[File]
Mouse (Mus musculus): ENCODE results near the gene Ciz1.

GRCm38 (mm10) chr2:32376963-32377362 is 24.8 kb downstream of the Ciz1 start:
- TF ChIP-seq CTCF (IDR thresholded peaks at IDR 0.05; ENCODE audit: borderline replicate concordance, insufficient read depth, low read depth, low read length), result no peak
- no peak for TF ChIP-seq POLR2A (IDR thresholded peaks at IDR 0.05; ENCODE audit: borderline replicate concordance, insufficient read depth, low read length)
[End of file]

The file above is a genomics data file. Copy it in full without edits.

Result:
Mouse (Mus musculus): ENCODE results near the gene Ciz1.

GRCm38 (mm10) chr2:32376963-32377362 is 24.8 kb downstream of the Ciz1 start:
- TF ChIP-seq CTCF (IDR thresholded peaks at IDR 0.05; ENCODE audit: borderline replicate concordance, insufficient read depth, low read depth, low read length), result no peak
- no peak for TF ChIP-seq POLR2A (IDR thresholded peaks at IDR 0.05; ENCODE audit: borderline replicate concordance, insufficient read depth, low read length)